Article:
Unless instructions for a specific job or client state otherwise, the following rules must be applied consistently throughout translation jobs into English. Unless we are asked to use US spelling by a client, we always use UK spelling.
With all jobs, please bear in mind 100% and high fuzzy/context matches from previous translations for the same client, as in some cases consistency may take priority over these guidelines, cf. above, as the client may have specified a particular format for numbers, dates, times, abbreviations, etc. Please also note that raw machine translated output will not incorporate such hits, so make sure you change the default Sandberg TM settings in memoQ to 50% before you start and this will bring up more relevant matches in the translation pane for you to choose from. All translators now have lookup access to all our domain terminology (DT) term bases in memoQ, so please make use of these where appropriate as quite often the subject matter of a job will cover more than one domain.
Always write abbreviations with full stops, but do not duplicate a full stop at the end of the term or phrase if the last letter ends a sentence. Contractions do not require full stops in British English, although they are used in American English.
Write without full stops, even when in lowercase or when capitalised, unless you have been instructed to follow US English conventions.
The apostrophe is used to indicate the possessive and to mark the plural of single letters. The plural of abbreviations or figures does not take an apostrophe. Please use the shortcut Alt + 0146 if the software you are using does not automatically provide you with a curly apostrophe.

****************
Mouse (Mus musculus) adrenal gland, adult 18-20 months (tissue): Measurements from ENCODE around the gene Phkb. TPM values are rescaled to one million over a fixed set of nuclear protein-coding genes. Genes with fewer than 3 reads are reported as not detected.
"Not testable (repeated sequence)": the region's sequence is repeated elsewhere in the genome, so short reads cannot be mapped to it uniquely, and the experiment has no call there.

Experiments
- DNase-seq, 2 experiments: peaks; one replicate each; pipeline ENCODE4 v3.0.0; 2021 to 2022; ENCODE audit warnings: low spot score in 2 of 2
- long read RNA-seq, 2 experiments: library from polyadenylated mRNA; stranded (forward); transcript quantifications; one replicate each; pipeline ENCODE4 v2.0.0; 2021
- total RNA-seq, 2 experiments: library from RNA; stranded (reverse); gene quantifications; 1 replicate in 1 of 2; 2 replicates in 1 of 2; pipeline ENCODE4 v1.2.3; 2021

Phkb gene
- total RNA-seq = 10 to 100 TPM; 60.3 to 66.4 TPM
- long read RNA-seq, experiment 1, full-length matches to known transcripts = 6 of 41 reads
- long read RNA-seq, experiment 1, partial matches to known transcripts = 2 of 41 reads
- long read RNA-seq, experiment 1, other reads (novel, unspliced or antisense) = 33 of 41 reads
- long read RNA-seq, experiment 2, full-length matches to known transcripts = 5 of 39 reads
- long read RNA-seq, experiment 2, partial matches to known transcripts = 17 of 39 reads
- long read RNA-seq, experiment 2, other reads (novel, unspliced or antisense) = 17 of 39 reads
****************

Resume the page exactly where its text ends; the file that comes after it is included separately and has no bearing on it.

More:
Round brackets (also referred to as parentheses) can often be used to expand on or explain the preceding item in the text. You can also use En dashes if you wish. Insert a space before the opening bracket. A space is not required immediately after or before either bracket. Be consistent: do not combine with square brackets.
Square brackets are used to make insertions in quotes and to indicate where deletions or options can be made etc. This is why they should not be replaced with round brackets. You can also use square brackets to insert translations or comments after names or titles left in the original language.
Bracketed sentences. The final full stop of a complete sentence in brackets must be inside the closing bracket. Make sure you put a full stop at the end of the preceding sentence too.
Follow the bullet points in the source text where possible. Begin the list with a colon. Each item should start with lower case and end with a semicolon, unless the list contains only short terms or items. If you use uppercase and full stops instead, be consistent. End the list with a full stop. In some cases you can also insert “and” after the last semicolon.